Use Your Voice!

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Hello there, EMRA!

What a few months it has been! On the national level, we’ve had a presidential election and inauguration causing the politics in our capital to take a palpable pivot, with health care once again in the spotlight in a big way. With the hustle and bustle of the holidays and so many of our departments bursting at the seams in the thick of another virus-filled winter, it’s easy to get caught up in our own day-to-day lives and watch casually from the sidelines as Congress starts to address issues like balanced billing, repeal and replacement of the Patient Protection and Affordable Care Act (a.k.a. ACA or Obamacare), Medicare and Medicaid policy and funding, and so much more.

While understandable, there’s a fundamental problem with this approach: Politics is not meant to be a spectator sport. If we sit on the sidelines, we lose. And if we lose, that means our patients lose. We are the best equipped to truly speak on the struggles and challenges we face every day as we do our best to provide timely, quality care to people from every walk of life. We, as EM residents, are the future of emergency care in our country and are the ones who will be tasked with working shifts, running departments, and educating the next wave of trainees in the very near future. So we have to pay attention and stay engaged.

But wait — what does this mean for EMRA? I’m so glad you asked!

EMRA is an independent organization that operates under the guidance of two documents:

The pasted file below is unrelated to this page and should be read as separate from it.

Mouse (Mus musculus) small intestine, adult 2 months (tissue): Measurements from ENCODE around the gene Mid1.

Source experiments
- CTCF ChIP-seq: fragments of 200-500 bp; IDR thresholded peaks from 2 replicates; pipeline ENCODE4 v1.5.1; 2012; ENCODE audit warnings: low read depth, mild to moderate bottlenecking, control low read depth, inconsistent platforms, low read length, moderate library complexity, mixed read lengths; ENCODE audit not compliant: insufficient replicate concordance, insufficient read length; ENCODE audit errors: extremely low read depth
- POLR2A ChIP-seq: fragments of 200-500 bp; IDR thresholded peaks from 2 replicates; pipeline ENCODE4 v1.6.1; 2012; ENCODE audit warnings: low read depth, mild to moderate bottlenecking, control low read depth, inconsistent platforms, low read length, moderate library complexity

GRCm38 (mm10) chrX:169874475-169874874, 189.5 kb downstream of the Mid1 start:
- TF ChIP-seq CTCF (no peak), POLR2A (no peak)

1. Our Bylaws tell us how to run our organization — the board structure, how our Representative Council is run, how we make changes to policy, etc.
  2. Our Policy Compendium contains more detail on how parts of EMRA work and are funded (like our Committees & Divisions for example) as well as all of EMRA’s positions on issues relevant to EM residents and emergency care in general. These policies are considered the official stance of the association. Surprisingly, other than GME funding, access to EM care for all, and saying we support car seat laws, EMRA does not currently have any official policies regarding hot-button health care policy or advocacy related issues!

To address this gap in our policy and help our EMRA board more accurately represent your views during what is sure to be a heated political year, I have tasked Legislative Advisor Rachel Solnick, MD, with forming a Health Policy Advocacy Task Force. This task force will submit a set of new policies to our Representative Council at our SAEM meeting in May to be discussed and voted on. Once adopted, we will use these new policies to come up with our advocacy strategy, inclusive of a plan to better engage YOU, our members, in the political process. It is our priority to keep your voices heard — certainly for each other as physicians, but more importantly for our patients who depend on us to advocate for them in a very broken and convoluted health care system.

Want to get involved in the Task Force? Contact Dr. Solnick at legislativeadvisor@emra.org. Have other ideas, thoughts, opinions? Please reach out to me at president@emra.org!

We’re excited to see where this year takes us and promise to keep fighting for you and our patients. Like that old adage asks, “If not us, who? If not now, when?

Always forward,
Alicia

Alicia Kurtz, MD

Alicia Kurtz, MD

EMRA President, Chief Resident, UCSF Fresno, Fresno, CA, @aliciakurtz_md
Alicia Kurtz, MD

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